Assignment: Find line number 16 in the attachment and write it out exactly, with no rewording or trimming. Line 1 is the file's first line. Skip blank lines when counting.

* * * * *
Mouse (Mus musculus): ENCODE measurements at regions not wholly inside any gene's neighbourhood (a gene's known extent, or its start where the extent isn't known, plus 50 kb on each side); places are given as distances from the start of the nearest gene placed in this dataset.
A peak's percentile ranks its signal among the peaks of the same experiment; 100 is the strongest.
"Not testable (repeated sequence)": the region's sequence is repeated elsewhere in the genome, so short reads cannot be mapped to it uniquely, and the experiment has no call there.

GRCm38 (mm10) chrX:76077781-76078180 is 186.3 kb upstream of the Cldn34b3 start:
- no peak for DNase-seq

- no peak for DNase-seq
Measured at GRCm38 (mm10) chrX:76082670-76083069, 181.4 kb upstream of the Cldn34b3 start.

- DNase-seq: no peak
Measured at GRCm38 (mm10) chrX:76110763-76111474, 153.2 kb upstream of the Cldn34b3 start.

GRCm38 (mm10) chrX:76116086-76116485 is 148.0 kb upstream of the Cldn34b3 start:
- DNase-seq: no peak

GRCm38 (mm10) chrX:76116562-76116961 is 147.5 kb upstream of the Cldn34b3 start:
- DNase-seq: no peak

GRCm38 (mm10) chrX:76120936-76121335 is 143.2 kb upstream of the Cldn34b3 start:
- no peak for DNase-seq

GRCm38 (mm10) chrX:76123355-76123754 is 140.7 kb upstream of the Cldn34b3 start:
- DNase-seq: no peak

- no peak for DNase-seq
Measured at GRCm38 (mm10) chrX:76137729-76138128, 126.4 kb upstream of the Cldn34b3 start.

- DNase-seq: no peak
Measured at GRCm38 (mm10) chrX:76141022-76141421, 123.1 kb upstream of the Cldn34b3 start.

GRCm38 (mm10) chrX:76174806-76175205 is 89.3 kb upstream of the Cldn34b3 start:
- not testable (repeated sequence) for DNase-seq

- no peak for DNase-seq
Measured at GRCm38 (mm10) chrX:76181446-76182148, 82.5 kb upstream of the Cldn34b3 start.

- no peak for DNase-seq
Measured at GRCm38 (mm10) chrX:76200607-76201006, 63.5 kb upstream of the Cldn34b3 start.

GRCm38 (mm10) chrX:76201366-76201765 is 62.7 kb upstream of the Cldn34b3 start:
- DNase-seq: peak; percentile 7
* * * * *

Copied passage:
GRCm38 (mm10) chrX:76123355-76123754 is 140.7 kb upstream of the Cldn34b3 start: